vendredi 6 mars 2015

Quotes - Février 2015



 22 Rules of Storytelling from Pixarstory artist Emma Coats

 #1: You admire a character for trying more than for their successes.
#2: You gotta keep in mind what's interesting to you as an audience, not what's fun to do as a writer. They can be v. different.
#3: Trying for theme is important, but you won't see what the story is actually about til you're at the end of it. Now rewrite.
#4: Once upon a time there was ___. Every day, ___. One day ___. Because of that, ___. Because of that, ___. Until finally ___.
#5: Simplify. Focus. Combine characters. Hop over detours. You'll feel like you're losing valuable stuff but it sets you free.
#6: What is your character good at, comfortable with? Throw the polar opposite at them. Challenge them. How do they deal?
#7: Come up with your ending before you figure out your middle. Seriously. Endings are hard, get yours working up front.
#8: Finish your story, let go even if it's not perfect. In an ideal world you have both, but move on. Do better next time.
#9: When you're stuck, make a list of what WOULDN'T happen next. Lots of times the material to get you unstuck will show up.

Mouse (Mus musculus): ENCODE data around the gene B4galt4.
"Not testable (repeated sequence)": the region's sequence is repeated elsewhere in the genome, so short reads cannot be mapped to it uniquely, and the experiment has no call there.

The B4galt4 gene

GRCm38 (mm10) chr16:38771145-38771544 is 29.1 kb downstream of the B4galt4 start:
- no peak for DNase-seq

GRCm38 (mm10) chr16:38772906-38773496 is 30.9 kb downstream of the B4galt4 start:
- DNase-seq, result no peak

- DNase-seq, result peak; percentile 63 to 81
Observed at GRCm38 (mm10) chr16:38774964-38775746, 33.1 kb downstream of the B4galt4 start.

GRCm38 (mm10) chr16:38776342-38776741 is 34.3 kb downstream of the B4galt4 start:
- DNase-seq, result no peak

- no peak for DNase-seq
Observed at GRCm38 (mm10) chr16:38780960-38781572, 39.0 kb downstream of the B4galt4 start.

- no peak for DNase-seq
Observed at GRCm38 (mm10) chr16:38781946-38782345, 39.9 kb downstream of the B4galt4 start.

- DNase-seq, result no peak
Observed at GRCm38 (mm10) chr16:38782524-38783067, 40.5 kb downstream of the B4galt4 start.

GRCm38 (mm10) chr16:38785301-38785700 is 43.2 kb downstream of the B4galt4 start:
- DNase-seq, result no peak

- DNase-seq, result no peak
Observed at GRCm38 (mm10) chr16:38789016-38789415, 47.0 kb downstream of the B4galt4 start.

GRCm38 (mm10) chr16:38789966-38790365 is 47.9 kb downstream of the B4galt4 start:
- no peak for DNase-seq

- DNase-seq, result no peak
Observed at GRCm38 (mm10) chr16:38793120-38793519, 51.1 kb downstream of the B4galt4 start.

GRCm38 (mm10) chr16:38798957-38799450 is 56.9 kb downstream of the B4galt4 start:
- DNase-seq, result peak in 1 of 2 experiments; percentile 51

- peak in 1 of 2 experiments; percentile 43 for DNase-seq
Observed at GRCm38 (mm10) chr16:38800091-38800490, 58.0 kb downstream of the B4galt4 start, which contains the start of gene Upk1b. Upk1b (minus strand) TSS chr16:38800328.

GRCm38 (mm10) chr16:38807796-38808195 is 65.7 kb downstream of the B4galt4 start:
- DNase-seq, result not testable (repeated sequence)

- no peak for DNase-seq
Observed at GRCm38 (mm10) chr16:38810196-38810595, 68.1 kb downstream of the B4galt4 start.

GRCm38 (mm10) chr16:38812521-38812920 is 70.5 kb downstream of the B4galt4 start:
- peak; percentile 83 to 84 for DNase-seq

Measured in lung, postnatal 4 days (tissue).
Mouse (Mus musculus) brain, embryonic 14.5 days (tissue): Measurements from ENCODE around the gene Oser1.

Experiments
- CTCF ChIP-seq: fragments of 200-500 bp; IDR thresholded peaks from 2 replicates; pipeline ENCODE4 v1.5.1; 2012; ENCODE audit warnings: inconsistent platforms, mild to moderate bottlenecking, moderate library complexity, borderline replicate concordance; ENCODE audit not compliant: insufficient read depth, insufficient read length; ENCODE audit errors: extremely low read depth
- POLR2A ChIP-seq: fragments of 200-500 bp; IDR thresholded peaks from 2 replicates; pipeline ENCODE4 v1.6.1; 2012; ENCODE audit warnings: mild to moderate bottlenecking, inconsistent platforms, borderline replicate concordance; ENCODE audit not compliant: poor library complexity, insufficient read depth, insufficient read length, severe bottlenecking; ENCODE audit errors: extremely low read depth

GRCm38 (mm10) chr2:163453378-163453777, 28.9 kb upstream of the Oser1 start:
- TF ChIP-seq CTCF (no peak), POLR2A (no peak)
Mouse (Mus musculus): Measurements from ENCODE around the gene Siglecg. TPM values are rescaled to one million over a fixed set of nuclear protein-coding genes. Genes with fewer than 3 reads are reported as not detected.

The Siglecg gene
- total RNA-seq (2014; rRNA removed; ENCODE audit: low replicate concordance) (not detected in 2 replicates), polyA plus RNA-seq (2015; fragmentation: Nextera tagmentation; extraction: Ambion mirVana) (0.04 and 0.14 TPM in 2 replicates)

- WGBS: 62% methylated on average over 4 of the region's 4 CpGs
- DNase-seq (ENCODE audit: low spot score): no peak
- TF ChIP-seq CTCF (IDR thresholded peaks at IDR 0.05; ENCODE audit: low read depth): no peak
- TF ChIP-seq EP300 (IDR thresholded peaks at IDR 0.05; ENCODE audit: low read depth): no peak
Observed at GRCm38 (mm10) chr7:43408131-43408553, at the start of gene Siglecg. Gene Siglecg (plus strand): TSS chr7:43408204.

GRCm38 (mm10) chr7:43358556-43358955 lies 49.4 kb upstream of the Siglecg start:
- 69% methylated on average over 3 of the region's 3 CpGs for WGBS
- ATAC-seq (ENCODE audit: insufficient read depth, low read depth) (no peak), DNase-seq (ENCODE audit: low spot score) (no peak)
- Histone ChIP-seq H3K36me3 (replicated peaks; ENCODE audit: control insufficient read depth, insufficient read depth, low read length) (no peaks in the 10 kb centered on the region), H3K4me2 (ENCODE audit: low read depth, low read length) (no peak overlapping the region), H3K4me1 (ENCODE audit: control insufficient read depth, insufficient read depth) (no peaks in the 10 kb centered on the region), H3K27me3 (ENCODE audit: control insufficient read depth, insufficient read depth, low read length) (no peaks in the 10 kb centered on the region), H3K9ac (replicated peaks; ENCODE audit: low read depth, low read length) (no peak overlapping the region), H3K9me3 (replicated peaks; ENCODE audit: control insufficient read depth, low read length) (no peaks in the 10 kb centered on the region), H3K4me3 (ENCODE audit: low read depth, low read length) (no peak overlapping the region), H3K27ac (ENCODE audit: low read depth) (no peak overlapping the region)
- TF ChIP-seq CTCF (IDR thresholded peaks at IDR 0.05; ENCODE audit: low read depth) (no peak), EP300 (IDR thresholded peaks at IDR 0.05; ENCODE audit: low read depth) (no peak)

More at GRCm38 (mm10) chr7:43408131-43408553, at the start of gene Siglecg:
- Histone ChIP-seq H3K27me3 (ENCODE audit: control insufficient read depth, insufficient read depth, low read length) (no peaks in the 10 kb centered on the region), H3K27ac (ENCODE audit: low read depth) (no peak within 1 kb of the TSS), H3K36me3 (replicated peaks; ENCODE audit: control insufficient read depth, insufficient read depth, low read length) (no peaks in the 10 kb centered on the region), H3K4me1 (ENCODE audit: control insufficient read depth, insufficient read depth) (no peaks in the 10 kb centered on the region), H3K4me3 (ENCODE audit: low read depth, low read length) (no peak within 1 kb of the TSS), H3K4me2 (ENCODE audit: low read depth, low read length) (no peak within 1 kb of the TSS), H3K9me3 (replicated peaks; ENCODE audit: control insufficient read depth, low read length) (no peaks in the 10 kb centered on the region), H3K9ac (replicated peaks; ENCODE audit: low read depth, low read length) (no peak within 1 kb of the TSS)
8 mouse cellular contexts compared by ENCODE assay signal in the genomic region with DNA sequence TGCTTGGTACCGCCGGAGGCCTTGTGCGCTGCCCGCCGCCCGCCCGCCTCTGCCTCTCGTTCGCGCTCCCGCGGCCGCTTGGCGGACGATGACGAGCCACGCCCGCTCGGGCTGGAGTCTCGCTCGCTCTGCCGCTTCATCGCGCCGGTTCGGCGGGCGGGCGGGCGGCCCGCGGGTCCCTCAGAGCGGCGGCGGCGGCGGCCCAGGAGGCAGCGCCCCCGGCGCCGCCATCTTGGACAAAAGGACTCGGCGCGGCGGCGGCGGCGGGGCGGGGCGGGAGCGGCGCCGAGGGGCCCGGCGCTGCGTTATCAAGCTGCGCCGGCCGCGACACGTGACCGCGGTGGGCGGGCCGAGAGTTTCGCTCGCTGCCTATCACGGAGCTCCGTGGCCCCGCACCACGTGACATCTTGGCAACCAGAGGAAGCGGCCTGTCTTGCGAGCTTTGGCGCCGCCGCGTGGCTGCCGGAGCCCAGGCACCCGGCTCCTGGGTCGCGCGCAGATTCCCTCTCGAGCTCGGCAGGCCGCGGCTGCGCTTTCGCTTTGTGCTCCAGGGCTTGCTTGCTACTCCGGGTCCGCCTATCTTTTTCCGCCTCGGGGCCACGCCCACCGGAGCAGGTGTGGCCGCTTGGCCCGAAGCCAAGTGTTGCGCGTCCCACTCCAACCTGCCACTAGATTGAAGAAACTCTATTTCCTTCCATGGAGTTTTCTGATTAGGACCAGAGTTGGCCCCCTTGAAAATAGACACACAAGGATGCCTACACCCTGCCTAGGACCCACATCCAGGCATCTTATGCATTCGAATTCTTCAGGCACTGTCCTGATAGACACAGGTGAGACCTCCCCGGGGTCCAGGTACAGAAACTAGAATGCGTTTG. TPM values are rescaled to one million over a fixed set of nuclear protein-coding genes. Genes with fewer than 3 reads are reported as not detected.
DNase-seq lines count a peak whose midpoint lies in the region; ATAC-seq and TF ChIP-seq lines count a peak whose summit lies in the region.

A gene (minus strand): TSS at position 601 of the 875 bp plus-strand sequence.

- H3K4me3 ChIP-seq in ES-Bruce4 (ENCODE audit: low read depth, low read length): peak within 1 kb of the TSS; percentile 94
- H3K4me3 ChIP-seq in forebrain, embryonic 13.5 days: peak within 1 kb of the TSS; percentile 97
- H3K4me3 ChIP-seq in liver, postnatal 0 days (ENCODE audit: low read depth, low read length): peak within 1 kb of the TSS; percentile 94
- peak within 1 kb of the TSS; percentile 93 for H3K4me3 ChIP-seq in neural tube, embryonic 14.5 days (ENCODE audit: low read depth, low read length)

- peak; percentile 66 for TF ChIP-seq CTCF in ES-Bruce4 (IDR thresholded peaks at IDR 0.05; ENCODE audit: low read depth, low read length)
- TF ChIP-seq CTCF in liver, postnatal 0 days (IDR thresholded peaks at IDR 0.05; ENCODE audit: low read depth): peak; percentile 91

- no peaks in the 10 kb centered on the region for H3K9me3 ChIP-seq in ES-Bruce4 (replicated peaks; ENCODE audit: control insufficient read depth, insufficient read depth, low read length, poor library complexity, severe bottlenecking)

#10: Pull apart the stories you like. What you like in them is a part of you; you've got to recognize it before you can use it.
#11: Putting it on paper lets you start fixing it. If it stays in your head, a perfect idea, you'll never share it with anyone.
#12: Discount the 1st thing that comes to mind. And the 2nd, 3rd, 4th, 5th – get the obvious out of the way. Surprise yourself.
#13: Give your characters opinions. Passive/malleable might seem likable to you as you write, but it's poison to the audience.
#14: Why must you tell THIS story? What's the belief burning within you that your story feeds off of? That's the heart of it.
#15: If you were your character, in this situation, how would you feel? Honesty lends credibility to unbelievable situations.